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Invasion of fat into the brain case in a cat
  1. D. Szabo, DVM, MRCVS1,
  2. T. C. Saveraid, DVM, DACVR2,
  3. K. Marioni-Henry, DVM, PhD, DipACVIM(Neurology), DipECVN, MRCVS1,
  4. M. A. Bush, MA, VetMB, CertSAS, MRCVS1 and
  5. S. Rodenas, DVM, DipECVN, MRCVS1
  1. 1 Southern Counties Veterinary Specialists, 6 Forest Corner Farm, Hangersley, Ringwood, Hampshire BH24 3JW
  2. 2 VetRadiologist, 1776 Wellesley Avenue, St Paul, MN 55105, USA

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FAT in the brain case has occasionally been reported in the human literature and is usually secondary to intracranial fat-containing tumours or iatrogenically caused by free fat grafts placed into skull defects following craniotomy (Tokiguchi and others 1988, Reece and others 1989, Hwang and Jackler 1996, Horsburgh 2009), it can also represent normal tissue in the cavernous sinus (Tokiguchi and others 1986). This short communication reports on the case of a six-month-old, entire, male domestic shorthair cat with fat in the cranial cavity.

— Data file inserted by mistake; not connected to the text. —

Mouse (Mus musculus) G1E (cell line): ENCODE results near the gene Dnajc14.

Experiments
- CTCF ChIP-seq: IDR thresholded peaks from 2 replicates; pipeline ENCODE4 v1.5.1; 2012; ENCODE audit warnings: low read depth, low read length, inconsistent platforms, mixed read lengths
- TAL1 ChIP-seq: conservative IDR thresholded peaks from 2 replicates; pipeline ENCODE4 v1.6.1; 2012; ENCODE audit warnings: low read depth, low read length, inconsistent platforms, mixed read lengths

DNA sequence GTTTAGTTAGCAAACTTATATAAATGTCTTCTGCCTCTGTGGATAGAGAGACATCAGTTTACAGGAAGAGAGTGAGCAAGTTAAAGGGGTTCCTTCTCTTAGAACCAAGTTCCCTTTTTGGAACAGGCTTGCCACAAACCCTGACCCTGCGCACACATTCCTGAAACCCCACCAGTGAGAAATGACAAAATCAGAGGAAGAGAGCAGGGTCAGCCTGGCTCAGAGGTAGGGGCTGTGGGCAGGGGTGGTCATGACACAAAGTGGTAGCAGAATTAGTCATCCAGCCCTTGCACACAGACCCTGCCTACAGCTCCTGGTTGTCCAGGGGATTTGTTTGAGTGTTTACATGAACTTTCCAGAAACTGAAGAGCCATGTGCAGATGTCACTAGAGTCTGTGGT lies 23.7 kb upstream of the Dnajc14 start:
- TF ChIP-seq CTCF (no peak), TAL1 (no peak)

The cat was presented to Southern Counties Veterinary Specialists (SCVS) for emergency evaluation following a road traffic accident. Radiographs obtained by the referring veterinarian revealed a separation of the mandibular symphysis, fractured nasal bones and a sagittal split of the left maxilla. On presentation at SCVS, physical examination revealed a prolonged capillary refill time (>2 seconds), expiratory dyspnoea, weak femoral pulses and hypothermia (35.6°C). Neurological examination revealed a stuporous mental status and non-ambulatory tetraparesis. Nasal septum sensation and menace responses were absent bilaterally, there was bilateral …

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